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RULE §130.15Food Technology and Safety (One Credit), Adopted 2015

(a) General requirements. This course is recommended for students in Grades 10-12. Students shall be awarded one credit for successful completion of this course.

(b) Introduction.

  (1) Career and technical education instruction provides content aligned with challenging academic standards and relevant technical knowledge and skills for students to further their education and succeed in current or emerging professions.

  (2) The Agriculture, Food, and Natural Resources Career Cluster focuses on the production, processing, marketing, distribution, financing, and development of agricultural commodities and resources, including food, fiber, wood products, natural resources, horticulture, and other plant and animal products/resources.

  (3) Food Technology and Safety examines the food technology industry as it relates to food production, handling, and safety. To prepare for careers in value-added and food processing systems, students must attain academic skills and knowledge, acquire technical knowledge and skills related to value-added and food processing and the workplace, and develop knowledge and skills regarding career opportunities, entry requirements, and industry expectations. To prepare for success, students need opportunities to learn, reinforce, apply, and transfer their knowledge and skills and technologies in a variety of settings.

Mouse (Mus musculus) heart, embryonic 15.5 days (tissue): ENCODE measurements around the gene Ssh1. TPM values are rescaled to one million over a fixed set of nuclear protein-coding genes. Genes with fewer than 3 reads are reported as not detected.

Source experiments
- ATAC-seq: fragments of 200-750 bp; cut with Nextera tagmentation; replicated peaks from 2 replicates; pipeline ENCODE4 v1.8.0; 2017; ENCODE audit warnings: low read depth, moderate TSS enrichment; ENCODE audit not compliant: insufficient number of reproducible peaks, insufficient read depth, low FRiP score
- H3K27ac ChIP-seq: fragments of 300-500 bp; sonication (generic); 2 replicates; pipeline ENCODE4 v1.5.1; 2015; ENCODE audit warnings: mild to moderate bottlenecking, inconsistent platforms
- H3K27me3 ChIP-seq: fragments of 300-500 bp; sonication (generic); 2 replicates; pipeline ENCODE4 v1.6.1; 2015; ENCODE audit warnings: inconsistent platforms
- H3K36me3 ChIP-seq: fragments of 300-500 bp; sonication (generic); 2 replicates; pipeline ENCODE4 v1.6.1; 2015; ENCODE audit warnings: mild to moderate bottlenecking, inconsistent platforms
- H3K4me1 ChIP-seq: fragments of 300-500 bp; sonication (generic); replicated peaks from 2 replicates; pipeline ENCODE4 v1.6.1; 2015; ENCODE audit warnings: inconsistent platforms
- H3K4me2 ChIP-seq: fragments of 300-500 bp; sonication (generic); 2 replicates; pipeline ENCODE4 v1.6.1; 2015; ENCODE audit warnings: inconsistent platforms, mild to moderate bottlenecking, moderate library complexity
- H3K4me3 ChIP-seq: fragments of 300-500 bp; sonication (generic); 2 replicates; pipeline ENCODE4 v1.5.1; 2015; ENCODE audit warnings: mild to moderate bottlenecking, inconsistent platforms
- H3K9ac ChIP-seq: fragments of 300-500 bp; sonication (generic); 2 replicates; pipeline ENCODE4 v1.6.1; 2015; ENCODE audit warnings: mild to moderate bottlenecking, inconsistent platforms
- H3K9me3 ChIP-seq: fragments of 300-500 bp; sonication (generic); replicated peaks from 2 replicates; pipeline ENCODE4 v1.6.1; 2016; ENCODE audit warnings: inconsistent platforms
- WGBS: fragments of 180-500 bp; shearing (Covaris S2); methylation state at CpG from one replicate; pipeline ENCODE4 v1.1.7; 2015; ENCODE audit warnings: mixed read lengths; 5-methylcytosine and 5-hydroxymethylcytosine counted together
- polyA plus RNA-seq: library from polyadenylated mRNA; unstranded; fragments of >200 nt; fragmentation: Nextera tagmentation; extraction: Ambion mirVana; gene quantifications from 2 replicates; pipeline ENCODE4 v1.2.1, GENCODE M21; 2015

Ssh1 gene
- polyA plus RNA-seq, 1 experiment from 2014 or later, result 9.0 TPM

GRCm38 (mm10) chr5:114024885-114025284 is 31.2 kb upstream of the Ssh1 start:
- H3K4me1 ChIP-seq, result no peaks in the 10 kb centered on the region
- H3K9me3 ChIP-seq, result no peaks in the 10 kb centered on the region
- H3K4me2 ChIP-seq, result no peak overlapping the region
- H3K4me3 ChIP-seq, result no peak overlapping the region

(4) Students are encouraged to participate in extended learning experiences such as career and technical student organizations and other leadership or extracurricular organizations.

  (5) Statements that contain the word "including" reference content that must be mastered, while those containing the phrase "such as" are intended as possible illustrative examples.

(c) Knowledge and skills.

  (1) The student demonstrates professional standards/employability skills as required by business and industry. The student is expected to: